Reflecting on Design
Throughout my undergraduate degree, our design work was highly theoretical. Something my program excelled in was the vast exploration into different forms of design: service, health, system, social, experiential, product, furniture, etc. As a result, our timeframes were short (typically a month long) and therefore projects became front-end heavy focusing on research and problem isolation.
The Global Innovation Design Program can be broken down into 3 pillars: context, impact, action. Looking at the full life cycle of a design and to qoute my tutor from RCA ‘turning fiction into fact’. Right now, I feel underprepared to do this (although realistically if I felt confident doing it, I probably wouldn’t be in this program). My current personal reflection of these pillars is as follows:
I’m attracted to this pillar. It’s the ‘why’ in design and the questioning of what an issue is and why a problem needs to be addressed. How designers act in this pillar is what sets them apart from other industries. To qoute Donald Schön “It's where designers can exhibit ‘artistic, intuitive processes… [applied] to situations of uncertainty, instability, uniqueness, and value conflict where objective approaches have been inadequate.’ To me, this is the sexy part of design.
This pillar is where my doubt begins. This is where you’d actually begin to design a concept to address an issue. Throughout my program we do have courses in product and furniture design where we gain experience actually manufacturing things but to what extent does my skills using shop tools translate to executing an effective design?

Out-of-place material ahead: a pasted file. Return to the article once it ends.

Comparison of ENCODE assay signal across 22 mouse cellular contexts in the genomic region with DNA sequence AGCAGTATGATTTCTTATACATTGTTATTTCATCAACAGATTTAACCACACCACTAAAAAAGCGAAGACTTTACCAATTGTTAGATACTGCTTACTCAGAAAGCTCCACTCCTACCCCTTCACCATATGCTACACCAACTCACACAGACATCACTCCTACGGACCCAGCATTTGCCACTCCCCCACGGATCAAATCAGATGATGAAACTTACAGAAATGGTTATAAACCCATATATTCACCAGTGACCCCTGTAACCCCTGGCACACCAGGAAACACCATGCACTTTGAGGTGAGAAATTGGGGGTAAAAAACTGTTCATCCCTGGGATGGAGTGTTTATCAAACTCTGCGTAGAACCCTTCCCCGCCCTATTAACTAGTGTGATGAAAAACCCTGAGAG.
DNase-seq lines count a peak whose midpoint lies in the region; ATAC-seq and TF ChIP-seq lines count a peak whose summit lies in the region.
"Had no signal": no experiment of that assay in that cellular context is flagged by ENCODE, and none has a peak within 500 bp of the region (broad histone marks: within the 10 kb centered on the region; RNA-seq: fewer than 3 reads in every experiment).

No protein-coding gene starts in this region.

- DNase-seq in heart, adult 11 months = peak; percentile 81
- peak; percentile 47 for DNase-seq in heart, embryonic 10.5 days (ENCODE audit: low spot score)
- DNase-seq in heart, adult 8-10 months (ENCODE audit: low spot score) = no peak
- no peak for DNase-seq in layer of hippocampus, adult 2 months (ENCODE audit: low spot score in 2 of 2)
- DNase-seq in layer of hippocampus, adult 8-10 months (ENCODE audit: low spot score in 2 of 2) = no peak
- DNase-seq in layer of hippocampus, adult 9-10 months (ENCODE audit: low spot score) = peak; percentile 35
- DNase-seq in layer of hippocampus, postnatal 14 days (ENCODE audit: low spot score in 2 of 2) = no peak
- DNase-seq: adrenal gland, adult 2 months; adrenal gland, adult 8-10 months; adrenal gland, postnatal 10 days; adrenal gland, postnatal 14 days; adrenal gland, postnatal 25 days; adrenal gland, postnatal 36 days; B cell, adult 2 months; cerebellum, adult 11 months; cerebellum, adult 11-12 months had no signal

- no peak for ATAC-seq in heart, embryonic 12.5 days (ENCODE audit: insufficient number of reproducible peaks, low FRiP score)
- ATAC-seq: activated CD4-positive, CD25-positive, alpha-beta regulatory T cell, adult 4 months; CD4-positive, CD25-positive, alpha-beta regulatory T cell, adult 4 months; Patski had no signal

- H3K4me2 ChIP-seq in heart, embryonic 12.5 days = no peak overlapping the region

... I really have no experience putting designs into action. Never mind being able to track and monitor it. Imaging a successful design is different than implementing it. When you are now constrained by realistic factors that could include user adoption, funding, scheduling, and required talent your actual capabilities to making something a reality begin to show.
On top of that there is a question of tangible impact. Human-centered design quite often operates in the grey. To clarify, there is researched intentions behind features but that doesn’t necessarily mean they are easy to observe or collect data on once they have been implemented. The famous reference that design is 99% invisible.
So firstly, how do you successfully put a design into action. Secondly, how do you observe if a design is fulfilling its purpose. It seems that this is a major part of my studies, and you can see from the programs alumni that they become to value the backend of implementing and observing designs a lot. To say the least- I’m eager to learn more of this as time goes on.
Reflecting on Life